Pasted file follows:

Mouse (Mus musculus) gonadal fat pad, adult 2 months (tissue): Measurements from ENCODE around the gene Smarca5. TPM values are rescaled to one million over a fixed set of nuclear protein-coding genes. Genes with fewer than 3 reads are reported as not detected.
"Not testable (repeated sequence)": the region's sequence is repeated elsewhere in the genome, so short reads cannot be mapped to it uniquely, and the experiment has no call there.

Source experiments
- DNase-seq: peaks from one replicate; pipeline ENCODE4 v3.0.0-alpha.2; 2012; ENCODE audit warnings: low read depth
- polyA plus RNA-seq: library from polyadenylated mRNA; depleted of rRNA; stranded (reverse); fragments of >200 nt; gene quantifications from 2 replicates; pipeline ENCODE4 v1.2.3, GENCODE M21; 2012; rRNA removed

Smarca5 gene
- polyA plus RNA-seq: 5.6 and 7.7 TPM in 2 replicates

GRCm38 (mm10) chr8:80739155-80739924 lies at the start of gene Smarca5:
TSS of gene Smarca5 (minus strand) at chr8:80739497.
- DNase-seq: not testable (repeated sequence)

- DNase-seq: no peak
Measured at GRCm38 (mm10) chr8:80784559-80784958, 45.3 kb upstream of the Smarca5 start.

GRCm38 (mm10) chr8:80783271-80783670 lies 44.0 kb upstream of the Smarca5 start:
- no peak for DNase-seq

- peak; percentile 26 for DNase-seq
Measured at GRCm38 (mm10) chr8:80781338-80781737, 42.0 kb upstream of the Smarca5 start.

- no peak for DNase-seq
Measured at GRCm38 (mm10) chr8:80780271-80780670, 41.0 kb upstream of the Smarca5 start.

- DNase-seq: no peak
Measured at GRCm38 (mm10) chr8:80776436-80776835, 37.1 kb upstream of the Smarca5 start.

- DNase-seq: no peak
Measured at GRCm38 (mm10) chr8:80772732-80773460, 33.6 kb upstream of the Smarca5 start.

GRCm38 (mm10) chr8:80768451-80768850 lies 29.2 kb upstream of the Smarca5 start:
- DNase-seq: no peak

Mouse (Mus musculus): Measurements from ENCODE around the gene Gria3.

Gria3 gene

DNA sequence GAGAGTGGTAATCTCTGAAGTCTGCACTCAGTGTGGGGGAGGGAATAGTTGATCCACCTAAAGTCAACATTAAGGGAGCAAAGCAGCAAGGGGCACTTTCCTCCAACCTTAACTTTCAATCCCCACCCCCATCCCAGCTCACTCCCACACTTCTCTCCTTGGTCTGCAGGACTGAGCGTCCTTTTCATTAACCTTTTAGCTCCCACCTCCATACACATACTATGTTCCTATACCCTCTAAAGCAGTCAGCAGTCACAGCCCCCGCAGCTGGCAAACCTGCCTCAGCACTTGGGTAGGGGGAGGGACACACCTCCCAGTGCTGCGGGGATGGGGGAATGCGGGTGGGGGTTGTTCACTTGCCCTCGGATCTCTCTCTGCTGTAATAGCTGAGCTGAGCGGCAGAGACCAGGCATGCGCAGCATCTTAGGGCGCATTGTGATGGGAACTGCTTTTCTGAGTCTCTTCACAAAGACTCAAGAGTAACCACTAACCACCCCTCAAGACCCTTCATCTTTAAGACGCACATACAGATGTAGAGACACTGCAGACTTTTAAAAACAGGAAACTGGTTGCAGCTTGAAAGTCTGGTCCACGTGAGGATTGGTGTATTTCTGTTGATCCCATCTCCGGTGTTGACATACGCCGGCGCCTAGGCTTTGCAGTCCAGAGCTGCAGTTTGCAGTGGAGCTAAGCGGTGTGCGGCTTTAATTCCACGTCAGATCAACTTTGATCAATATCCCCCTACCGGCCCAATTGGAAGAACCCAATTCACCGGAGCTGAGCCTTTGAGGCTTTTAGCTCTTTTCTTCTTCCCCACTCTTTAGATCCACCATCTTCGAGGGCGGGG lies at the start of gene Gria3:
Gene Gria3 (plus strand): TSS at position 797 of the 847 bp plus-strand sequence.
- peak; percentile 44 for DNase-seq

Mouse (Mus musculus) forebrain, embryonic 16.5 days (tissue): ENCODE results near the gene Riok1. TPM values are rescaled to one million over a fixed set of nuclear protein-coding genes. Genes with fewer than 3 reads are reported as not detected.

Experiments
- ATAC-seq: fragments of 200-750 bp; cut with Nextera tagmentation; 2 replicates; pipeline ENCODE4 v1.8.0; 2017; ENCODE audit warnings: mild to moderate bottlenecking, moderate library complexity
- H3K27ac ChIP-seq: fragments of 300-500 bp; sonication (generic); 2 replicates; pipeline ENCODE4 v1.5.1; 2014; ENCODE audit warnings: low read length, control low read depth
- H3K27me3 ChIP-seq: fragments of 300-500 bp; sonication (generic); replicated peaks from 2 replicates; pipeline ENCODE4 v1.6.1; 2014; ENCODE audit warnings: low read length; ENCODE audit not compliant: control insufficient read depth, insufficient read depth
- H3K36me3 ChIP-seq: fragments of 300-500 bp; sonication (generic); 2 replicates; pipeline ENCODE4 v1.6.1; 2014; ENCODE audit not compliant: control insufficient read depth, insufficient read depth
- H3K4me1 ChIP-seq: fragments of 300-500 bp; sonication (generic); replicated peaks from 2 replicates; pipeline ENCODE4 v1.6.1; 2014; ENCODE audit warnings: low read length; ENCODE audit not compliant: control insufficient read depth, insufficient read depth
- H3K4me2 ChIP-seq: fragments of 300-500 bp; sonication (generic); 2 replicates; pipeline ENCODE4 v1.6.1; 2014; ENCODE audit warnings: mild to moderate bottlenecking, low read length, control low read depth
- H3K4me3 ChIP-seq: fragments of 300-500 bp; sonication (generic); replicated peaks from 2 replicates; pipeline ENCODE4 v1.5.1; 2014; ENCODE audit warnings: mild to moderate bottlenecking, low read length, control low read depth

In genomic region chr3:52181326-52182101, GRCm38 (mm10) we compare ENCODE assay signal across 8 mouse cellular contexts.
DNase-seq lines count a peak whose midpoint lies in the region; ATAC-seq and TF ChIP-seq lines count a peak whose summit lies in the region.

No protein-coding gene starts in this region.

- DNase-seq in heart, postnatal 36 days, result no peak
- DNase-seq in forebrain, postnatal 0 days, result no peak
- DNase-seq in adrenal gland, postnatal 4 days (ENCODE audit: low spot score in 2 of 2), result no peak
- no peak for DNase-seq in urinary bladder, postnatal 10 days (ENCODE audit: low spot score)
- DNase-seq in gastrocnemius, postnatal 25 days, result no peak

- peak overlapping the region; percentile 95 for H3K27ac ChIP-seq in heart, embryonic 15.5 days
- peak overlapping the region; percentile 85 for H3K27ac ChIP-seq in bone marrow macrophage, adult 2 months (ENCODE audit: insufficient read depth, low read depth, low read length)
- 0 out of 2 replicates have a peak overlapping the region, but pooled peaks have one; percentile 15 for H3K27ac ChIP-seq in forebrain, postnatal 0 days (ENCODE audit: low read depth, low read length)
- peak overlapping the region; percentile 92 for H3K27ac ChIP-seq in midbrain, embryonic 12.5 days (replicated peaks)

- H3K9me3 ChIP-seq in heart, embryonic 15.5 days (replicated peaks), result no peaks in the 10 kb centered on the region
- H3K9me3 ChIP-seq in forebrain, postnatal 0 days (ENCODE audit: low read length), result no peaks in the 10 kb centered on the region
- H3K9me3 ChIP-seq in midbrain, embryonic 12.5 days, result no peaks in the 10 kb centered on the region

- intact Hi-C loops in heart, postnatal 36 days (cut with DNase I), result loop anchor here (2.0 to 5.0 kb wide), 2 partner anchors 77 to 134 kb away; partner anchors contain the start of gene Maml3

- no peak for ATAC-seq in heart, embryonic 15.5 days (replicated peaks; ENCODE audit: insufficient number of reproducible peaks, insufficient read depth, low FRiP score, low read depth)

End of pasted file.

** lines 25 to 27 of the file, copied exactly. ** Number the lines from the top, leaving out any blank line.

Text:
Mouse (Mus musculus): Measurements from ENCODE around the gene Gria3.

Gria3 gene

DNA sequence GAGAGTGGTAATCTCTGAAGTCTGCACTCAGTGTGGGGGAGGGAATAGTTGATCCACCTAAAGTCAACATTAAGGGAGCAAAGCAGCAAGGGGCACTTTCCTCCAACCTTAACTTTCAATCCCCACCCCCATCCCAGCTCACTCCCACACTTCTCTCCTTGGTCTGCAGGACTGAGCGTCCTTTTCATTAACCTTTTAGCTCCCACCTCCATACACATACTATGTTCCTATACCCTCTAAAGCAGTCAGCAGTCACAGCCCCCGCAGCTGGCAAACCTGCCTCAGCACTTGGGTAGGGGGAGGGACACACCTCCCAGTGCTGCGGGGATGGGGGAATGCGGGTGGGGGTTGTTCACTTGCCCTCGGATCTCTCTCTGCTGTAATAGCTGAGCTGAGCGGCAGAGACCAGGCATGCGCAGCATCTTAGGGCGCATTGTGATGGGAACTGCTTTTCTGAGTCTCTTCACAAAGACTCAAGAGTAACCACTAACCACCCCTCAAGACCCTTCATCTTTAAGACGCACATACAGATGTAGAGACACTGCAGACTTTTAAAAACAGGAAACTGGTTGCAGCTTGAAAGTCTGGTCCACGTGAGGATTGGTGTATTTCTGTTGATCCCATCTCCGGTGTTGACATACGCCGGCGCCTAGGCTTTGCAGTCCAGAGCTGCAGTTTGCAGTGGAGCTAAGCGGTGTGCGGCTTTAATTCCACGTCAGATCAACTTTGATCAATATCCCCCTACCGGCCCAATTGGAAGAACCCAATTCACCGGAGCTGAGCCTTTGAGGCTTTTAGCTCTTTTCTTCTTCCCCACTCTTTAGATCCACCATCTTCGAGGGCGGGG lies at the start of gene Gria3: